Secrets Q & A

CalMAN Calibration Bootcamp: A Crash Course in the Science of Calibration


Bootcamp - Introduction to CalMAN Calibration

The course that I attended was taught by SpectraCal Sales President Jeff Murray. Jeff is a veteran of the industry hailing from the Sencore side of the SpectraCal equation. Our venue was a conference room in a hotel in Durham, NC. The crew from SpectraCal had clearly been up early that morning because by 8AM they had set up several workstations. Each station had an LCD panel, various light meters and video devices, including video processors, pattern generators and Blu-ray players.

We began with a general introduction to why we care about a calibrated picture and introduced the concept of the "directors intent". Those who are familiar with calibration DVDs from Avia or Joe Kane will be familiar with this concept. When we reproduce video material, we are looking to mirror what the creator of the material intended us to see. Life in The Matrix is meant to look green and distinct in color from the 'real world' in the movie "The Matrix"- this was an artistic choice made by the Wachowski's. Video engineering groups have outlined a set of definitions to assure that the The Matrix looks the same on every display. Unfortunately, it is often the case that displays are not reflective of these standards. Why? Because TV manufacturers have found that our brains, often subconsciously, have preferences for picture characteristics that are away from the standards. In addition, they know that their TV's are going to be displayed in brightly lit showroom floors - an environment vastly different from your living room. In order to take advantage of both our preferences and this retail environment, display manufacturers specifically set-up TVs to be appealing to us in these settings, often in gross violation of the standards that I described above. The result is an inaccurate reproduction of the video material and a departure from the original artistic vision of the content creator.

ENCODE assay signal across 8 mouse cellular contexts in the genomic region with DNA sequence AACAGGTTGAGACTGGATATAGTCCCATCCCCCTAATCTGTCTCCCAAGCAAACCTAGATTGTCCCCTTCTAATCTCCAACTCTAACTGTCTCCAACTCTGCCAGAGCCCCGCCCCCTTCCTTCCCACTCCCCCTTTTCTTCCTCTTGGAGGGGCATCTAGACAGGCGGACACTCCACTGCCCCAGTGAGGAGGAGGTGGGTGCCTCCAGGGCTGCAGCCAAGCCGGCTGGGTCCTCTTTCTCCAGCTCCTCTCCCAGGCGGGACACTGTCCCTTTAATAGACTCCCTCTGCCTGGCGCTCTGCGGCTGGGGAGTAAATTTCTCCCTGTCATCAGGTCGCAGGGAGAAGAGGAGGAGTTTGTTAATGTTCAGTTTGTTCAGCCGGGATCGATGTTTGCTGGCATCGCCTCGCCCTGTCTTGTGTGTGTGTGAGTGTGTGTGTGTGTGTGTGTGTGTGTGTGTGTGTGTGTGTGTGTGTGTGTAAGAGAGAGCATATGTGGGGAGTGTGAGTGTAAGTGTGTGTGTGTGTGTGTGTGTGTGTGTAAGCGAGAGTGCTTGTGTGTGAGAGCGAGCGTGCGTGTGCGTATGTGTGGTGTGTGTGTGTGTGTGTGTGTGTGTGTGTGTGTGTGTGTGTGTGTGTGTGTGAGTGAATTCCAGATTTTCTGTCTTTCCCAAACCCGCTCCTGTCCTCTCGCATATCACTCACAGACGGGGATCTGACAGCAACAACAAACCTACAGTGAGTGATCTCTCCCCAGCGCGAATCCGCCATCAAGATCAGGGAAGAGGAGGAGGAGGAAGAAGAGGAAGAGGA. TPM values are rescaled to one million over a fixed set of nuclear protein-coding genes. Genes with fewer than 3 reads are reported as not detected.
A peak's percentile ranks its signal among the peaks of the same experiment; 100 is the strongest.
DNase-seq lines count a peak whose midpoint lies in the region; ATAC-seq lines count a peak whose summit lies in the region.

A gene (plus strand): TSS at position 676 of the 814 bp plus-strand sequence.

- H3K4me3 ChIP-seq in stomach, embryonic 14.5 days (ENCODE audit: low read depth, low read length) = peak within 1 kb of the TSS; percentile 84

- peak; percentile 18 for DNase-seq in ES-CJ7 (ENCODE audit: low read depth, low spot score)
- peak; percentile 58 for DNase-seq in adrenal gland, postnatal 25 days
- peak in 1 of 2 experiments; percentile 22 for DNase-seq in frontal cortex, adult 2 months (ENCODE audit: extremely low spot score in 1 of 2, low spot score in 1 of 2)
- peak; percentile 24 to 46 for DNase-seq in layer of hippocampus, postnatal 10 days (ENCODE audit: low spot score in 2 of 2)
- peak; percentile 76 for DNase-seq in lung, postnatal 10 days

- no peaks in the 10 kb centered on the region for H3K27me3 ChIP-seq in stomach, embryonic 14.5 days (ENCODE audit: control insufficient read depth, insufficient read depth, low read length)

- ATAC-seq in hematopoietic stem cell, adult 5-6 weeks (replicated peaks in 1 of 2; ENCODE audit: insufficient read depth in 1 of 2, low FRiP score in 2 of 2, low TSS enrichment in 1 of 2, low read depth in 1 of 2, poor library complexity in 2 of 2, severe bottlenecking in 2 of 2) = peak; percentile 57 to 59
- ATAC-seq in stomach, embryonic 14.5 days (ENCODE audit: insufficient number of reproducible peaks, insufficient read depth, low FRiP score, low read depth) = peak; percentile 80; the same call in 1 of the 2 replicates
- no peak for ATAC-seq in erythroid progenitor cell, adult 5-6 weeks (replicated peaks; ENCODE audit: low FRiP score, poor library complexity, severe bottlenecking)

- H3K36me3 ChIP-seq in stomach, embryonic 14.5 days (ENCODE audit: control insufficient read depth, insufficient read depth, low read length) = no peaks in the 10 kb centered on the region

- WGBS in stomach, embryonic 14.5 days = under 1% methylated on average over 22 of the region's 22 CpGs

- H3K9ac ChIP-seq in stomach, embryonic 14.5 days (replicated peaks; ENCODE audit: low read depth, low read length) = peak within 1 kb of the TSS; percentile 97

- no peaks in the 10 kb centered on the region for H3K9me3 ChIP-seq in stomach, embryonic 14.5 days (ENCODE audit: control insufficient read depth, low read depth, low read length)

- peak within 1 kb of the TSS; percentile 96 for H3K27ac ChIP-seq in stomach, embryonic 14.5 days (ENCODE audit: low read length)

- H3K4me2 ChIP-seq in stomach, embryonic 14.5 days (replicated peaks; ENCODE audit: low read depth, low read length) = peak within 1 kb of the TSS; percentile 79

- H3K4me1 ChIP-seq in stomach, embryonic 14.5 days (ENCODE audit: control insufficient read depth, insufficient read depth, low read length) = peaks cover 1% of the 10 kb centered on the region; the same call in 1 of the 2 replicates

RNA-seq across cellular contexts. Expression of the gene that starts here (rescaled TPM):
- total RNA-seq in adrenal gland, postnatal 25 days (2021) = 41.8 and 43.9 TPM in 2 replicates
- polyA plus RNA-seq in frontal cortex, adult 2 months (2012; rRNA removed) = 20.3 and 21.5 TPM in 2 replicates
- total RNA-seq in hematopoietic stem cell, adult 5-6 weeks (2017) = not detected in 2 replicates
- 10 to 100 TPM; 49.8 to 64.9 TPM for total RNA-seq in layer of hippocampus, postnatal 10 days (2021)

Once we were introduced to why we should want a calibrated picture, Jeff then talked about how displays of any type reproduce a picture (and the rules that they are supposed to adhere to) and quickly moved into the basics of calibrating the traditional user controls: Brightness, Contrast, Tint, Color and Sharpness. We then turned quickly to basic 2-point gray scale using a meter and the CalMAN software. After the lecture we were turned loose on the various calibration stations to try out what we had learned. Each of the work stations had a 1080p LED LCD around 42 inches in size. The sets had been selected because they had a core set of calibration features: the ability to calibrate gray scale, blue only mode for setting color and tint, and a color management system (more on that later). The sets were from Samsung, Mitsubishi and Toshiba and were in the middle of the their respective manufacturer product ranges. I don't know the exact model numbers, but Jeff commented that none of these sets were particularly high-end.

Right off the bat, all of the displays were connected to QuantumData 780 pattern generators. These are high-end, field ready, touch screen pattern generators. The generators were being controlled via USB by the laptop computers on our stations so that when we called up a program in the CalMAN software, it automatically changed the pattern accordingly. There were a variety of meters around the room, from very high-end to more modest, enthusiast-targeted models. My station had a Klein K-10 ($7000) and a Chroma5 ($~700 - and the meter I use at home). Other stations had Kleins and/or X-rite i1Pros.

CalMAN has several pre-programmed layouts and we loaded up the "Basic ISF Calibration" work-flow. Technically, an ISF calibration includes 2-point grayscale and setting of the basic picture controls (Color/Tint/Brightness/Contrast). As we navigated through the workflow on the software, the necessary patterns came up on our screen accompanied by text descriptions of what our goal was for each pattern. For grayscale, we interacted with the meter, CalMAN and the TVs settings for high and low gray point, iterating back and forth until we had correct settings for both. As Jeff promised, by lunch we had done a full 2-point ISF calibration.

Post lunch the discussions got more advanced as we were introduced to the ins and outs of human sight and how this pertains to various color measuring technologies. How our eyes perceive color, and specifically changes in color directly relates to the means in which we attempt to quantify color for reproduction purposes. In addition, it also relates to the way in which we measure colors as they are being reproduced. Different meter technologies take different approaches to this task - each having specific advantages and disadvantages. We were introduced to the main meter technologies and talked about why and how one technology is chosen over another. By giving us a solid background in how we see and measure color, we were then able to move onto the most complex topic of the afternoon: advanced Color Gamut Calibration.